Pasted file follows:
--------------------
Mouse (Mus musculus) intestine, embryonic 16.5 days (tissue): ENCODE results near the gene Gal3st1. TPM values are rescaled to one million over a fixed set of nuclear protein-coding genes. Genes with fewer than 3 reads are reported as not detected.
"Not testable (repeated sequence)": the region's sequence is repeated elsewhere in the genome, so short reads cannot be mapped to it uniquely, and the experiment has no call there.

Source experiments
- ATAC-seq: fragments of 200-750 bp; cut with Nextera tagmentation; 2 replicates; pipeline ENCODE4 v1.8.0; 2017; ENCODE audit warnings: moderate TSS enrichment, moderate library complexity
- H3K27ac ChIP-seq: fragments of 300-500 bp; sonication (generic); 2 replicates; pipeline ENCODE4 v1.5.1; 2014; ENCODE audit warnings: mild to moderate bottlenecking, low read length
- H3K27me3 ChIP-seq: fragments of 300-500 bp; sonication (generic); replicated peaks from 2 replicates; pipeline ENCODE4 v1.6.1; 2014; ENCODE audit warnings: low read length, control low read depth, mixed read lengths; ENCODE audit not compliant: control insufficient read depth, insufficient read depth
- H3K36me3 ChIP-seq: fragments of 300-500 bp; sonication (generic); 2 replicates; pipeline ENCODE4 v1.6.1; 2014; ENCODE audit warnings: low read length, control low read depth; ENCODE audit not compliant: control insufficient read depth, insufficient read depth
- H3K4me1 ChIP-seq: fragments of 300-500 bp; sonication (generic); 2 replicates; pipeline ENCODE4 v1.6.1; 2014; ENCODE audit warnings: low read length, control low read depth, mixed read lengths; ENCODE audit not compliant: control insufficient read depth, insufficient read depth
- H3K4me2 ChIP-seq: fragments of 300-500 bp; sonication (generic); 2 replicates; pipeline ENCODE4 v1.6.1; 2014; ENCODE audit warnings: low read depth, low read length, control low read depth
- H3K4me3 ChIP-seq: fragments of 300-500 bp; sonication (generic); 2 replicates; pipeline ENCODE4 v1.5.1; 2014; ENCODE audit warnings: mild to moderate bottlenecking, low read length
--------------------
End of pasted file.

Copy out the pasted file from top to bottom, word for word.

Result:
Mouse (Mus musculus) intestine, embryonic 16.5 days (tissue): ENCODE results near the gene Gal3st1. TPM values are rescaled to one million over a fixed set of nuclear protein-coding genes. Genes with fewer than 3 reads are reported as not detected.
"Not testable (repeated sequence)": the region's sequence is repeated elsewhere in the genome, so short reads cannot be mapped to it uniquely, and the experiment has no call there.

Source experiments
- ATAC-seq: fragments of 200-750 bp; cut with Nextera tagmentation; 2 replicates; pipeline ENCODE4 v1.8.0; 2017; ENCODE audit warnings: moderate TSS enrichment, moderate library complexity
- H3K27ac ChIP-seq: fragments of 300-500 bp; sonication (generic); 2 replicates; pipeline ENCODE4 v1.5.1; 2014; ENCODE audit warnings: mild to moderate bottlenecking, low read length
- H3K27me3 ChIP-seq: fragments of 300-500 bp; sonication (generic); replicated peaks from 2 replicates; pipeline ENCODE4 v1.6.1; 2014; ENCODE audit warnings: low read length, control low read depth, mixed read lengths; ENCODE audit not compliant: control insufficient read depth, insufficient read depth
- H3K36me3 ChIP-seq: fragments of 300-500 bp; sonication (generic); 2 replicates; pipeline ENCODE4 v1.6.1; 2014; ENCODE audit warnings: low read length, control low read depth; ENCODE audit not compliant: control insufficient read depth, insufficient read depth
- H3K4me1 ChIP-seq: fragments of 300-500 bp; sonication (generic); 2 replicates; pipeline ENCODE4 v1.6.1; 2014; ENCODE audit warnings: low read length, control low read depth, mixed read lengths; ENCODE audit not compliant: control insufficient read depth, insufficient read depth
- H3K4me2 ChIP-seq: fragments of 300-500 bp; sonication (generic); 2 replicates; pipeline ENCODE4 v1.6.1; 2014; ENCODE audit warnings: low read depth, low read length, control low read depth
- H3K4me3 ChIP-seq: fragments of 300-500 bp; sonication (generic); 2 replicates; pipeline ENCODE4 v1.5.1; 2014; ENCODE audit warnings: mild to moderate bottlenecking, low read length